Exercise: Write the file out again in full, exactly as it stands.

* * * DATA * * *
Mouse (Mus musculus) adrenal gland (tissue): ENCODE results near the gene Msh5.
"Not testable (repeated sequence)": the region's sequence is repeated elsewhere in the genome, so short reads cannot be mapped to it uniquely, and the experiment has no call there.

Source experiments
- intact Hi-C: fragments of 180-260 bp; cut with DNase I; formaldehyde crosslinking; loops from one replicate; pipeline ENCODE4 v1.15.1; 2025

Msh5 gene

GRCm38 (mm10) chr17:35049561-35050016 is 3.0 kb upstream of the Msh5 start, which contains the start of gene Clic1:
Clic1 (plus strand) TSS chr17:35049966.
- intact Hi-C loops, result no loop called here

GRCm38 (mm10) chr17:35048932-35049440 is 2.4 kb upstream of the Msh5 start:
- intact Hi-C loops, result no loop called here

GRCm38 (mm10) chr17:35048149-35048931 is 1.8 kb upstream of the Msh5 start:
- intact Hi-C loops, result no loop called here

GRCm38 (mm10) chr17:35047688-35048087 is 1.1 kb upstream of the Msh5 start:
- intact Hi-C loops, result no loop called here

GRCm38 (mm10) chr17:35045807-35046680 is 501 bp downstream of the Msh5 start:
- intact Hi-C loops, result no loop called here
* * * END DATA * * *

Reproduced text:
Mouse (Mus musculus) adrenal gland (tissue): ENCODE results near the gene Msh5.
"Not testable (repeated sequence)": the region's sequence is repeated elsewhere in the genome, so short reads cannot be mapped to it uniquely, and the experiment has no call there.

Source experiments
- intact Hi-C: fragments of 180-260 bp; cut with DNase I; formaldehyde crosslinking; loops from one replicate; pipeline ENCODE4 v1.15.1; 2025

Msh5 gene

GRCm38 (mm10) chr17:35049561-35050016 is 3.0 kb upstream of the Msh5 start, which contains the start of gene Clic1:
Clic1 (plus strand) TSS chr17:35049966.
- intact Hi-C loops, result no loop called here

GRCm38 (mm10) chr17:35048932-35049440 is 2.4 kb upstream of the Msh5 start:
- intact Hi-C loops, result no loop called here

GRCm38 (mm10) chr17:35048149-35048931 is 1.8 kb upstream of the Msh5 start:
- intact Hi-C loops, result no loop called here

GRCm38 (mm10) chr17:35047688-35048087 is 1.1 kb upstream of the Msh5 start:
- intact Hi-C loops, result no loop called here

GRCm38 (mm10) chr17:35045807-35046680 is 501 bp downstream of the Msh5 start:
- intact Hi-C loops, result no loop called here